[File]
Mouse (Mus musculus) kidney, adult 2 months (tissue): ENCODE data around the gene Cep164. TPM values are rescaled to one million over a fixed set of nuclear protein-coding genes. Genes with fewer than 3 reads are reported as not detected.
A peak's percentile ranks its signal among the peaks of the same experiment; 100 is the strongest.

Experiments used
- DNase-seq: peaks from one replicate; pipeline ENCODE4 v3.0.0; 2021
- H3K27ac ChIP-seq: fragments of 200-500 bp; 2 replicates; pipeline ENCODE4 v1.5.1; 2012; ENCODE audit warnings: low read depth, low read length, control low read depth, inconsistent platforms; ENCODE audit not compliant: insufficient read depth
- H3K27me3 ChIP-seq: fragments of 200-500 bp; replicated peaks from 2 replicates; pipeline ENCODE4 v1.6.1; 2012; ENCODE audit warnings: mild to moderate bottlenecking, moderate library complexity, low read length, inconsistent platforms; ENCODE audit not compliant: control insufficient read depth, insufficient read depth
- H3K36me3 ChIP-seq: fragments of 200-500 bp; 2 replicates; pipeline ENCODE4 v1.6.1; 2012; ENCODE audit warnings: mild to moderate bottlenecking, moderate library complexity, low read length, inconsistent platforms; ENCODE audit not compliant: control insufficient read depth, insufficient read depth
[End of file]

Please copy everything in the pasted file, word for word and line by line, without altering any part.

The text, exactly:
Mouse (Mus musculus) kidney, adult 2 months (tissue): ENCODE data around the gene Cep164. TPM values are rescaled to one million over a fixed set of nuclear protein-coding genes. Genes with fewer than 3 reads are reported as not detected.
A peak's percentile ranks its signal among the peaks of the same experiment; 100 is the strongest.

Experiments used
- DNase-seq: peaks from one replicate; pipeline ENCODE4 v3.0.0; 2021
- H3K27ac ChIP-seq: fragments of 200-500 bp; 2 replicates; pipeline ENCODE4 v1.5.1; 2012; ENCODE audit warnings: low read depth, low read length, control low read depth, inconsistent platforms; ENCODE audit not compliant: insufficient read depth
- H3K27me3 ChIP-seq: fragments of 200-500 bp; replicated peaks from 2 replicates; pipeline ENCODE4 v1.6.1; 2012; ENCODE audit warnings: mild to moderate bottlenecking, moderate library complexity, low read length, inconsistent platforms; ENCODE audit not compliant: control insufficient read depth, insufficient read depth
- H3K36me3 ChIP-seq: fragments of 200-500 bp; 2 replicates; pipeline ENCODE4 v1.6.1; 2012; ENCODE audit warnings: mild to moderate bottlenecking, moderate library complexity, low read length, inconsistent platforms; ENCODE audit not compliant: control insufficient read depth, insufficient read depth